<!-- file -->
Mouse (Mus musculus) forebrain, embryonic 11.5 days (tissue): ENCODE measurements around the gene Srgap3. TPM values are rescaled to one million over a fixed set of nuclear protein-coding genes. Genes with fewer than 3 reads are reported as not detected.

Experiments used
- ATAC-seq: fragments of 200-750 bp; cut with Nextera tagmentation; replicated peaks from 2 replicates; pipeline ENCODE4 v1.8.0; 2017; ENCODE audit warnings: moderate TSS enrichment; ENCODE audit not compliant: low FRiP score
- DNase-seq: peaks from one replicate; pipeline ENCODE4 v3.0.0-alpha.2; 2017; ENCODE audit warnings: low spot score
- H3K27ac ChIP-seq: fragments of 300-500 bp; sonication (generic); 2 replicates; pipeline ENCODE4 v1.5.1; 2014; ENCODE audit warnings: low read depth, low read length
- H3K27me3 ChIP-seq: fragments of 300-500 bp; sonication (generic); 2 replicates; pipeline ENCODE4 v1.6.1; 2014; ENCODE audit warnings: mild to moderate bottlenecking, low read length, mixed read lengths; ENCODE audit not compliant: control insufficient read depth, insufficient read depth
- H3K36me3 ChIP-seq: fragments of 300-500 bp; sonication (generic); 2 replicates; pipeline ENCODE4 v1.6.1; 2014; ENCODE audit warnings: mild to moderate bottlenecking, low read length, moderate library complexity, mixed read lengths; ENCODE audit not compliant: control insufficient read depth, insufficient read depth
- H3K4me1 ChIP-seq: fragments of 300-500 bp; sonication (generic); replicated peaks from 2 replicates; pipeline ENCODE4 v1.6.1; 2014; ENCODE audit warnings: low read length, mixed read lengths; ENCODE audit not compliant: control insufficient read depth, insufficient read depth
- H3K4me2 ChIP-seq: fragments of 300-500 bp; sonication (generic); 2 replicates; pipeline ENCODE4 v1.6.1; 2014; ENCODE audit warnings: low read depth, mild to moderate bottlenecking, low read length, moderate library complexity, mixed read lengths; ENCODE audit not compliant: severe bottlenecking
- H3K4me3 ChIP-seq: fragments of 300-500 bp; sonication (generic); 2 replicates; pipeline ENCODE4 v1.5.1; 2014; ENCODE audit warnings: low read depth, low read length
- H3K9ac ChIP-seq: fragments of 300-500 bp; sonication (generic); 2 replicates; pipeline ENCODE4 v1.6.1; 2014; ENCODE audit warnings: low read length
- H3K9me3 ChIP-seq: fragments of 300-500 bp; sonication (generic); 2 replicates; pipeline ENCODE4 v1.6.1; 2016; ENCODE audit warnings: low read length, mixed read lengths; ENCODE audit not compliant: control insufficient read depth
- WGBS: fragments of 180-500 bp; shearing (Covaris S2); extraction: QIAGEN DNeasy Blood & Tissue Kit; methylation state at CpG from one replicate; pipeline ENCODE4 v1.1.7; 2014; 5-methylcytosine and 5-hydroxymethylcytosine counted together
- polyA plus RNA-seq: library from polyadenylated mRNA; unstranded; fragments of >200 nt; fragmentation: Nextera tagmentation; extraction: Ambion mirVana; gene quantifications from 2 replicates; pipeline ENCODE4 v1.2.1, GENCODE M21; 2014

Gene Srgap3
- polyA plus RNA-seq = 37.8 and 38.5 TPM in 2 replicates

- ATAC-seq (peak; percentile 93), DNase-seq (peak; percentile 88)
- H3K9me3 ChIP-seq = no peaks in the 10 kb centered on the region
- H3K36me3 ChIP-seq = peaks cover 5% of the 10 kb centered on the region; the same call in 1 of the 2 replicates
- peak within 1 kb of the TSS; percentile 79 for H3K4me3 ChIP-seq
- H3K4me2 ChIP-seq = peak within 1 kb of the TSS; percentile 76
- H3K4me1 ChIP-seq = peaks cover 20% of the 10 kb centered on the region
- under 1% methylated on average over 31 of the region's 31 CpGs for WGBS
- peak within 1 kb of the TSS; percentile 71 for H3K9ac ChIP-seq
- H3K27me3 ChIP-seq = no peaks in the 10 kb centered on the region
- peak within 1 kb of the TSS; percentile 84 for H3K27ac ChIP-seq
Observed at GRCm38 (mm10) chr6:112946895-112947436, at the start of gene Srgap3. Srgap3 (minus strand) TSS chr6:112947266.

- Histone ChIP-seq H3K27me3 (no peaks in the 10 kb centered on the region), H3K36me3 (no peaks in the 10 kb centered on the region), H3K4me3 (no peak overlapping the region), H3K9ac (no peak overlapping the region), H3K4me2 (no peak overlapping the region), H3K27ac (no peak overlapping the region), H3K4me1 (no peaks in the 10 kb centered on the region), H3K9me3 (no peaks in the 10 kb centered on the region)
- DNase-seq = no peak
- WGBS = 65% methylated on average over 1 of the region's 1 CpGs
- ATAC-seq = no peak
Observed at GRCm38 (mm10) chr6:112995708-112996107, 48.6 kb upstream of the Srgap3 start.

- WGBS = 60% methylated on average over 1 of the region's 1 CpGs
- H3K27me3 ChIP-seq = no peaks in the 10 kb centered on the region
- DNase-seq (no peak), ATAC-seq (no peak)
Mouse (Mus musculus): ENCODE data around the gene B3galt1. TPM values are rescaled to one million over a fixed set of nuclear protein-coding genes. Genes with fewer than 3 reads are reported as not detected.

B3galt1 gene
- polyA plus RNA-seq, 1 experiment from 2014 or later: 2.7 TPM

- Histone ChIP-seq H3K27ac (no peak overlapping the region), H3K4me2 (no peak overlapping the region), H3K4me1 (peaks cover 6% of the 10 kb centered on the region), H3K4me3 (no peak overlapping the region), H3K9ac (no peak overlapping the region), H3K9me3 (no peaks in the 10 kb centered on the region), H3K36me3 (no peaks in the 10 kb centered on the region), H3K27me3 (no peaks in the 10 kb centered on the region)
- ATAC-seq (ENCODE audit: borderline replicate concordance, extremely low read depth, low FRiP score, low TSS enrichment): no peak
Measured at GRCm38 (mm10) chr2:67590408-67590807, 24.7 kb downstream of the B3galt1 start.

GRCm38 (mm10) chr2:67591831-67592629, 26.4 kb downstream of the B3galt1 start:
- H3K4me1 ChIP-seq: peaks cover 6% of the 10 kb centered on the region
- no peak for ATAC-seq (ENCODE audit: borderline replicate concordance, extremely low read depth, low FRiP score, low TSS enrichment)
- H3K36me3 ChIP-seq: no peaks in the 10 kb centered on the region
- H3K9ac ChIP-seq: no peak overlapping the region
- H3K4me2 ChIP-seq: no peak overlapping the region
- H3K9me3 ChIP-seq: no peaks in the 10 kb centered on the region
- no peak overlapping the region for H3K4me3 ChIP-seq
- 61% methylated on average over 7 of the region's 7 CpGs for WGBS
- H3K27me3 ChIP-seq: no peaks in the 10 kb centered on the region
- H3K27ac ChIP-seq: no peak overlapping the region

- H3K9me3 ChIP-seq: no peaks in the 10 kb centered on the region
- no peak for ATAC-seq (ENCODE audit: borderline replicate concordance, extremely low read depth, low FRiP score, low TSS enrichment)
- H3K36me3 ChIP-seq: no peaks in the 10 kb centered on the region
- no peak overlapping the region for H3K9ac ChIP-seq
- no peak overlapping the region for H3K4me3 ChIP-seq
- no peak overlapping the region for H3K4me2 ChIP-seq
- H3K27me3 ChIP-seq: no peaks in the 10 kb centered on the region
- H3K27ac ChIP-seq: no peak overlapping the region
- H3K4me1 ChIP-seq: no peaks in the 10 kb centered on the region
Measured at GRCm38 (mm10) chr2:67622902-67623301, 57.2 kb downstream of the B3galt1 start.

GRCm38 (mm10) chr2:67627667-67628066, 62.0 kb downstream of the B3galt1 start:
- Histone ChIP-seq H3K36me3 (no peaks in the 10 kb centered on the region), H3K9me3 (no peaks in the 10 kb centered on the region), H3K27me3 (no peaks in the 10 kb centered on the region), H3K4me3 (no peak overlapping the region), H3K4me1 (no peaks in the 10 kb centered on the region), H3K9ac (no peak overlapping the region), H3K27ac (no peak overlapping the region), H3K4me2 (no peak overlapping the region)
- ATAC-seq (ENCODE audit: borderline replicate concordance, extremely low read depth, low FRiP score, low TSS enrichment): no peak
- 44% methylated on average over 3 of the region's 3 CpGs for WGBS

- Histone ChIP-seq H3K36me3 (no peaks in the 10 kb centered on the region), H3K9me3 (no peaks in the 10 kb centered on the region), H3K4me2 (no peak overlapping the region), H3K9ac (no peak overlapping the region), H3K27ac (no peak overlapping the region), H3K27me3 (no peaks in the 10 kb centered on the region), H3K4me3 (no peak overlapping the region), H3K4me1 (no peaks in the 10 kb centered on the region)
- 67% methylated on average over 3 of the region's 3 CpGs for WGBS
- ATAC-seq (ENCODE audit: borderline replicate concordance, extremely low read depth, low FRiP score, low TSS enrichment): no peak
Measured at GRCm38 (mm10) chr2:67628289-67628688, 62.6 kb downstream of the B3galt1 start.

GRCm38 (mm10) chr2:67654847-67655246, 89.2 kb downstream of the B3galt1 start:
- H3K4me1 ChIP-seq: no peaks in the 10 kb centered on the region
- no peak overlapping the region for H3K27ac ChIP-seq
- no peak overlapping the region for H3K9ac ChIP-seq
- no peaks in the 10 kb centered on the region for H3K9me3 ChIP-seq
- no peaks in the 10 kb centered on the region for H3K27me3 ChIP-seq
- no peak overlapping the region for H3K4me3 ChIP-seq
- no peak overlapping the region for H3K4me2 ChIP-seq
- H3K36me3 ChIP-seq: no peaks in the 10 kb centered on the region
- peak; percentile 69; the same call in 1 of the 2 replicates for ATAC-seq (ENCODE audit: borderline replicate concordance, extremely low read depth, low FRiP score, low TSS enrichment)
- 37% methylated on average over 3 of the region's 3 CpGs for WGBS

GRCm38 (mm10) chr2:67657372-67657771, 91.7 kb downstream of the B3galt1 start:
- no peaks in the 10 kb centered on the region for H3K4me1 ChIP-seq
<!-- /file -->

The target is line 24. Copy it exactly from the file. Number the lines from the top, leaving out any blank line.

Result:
- peak within 1 kb of the TSS; percentile 71 for H3K9ac ChIP-seq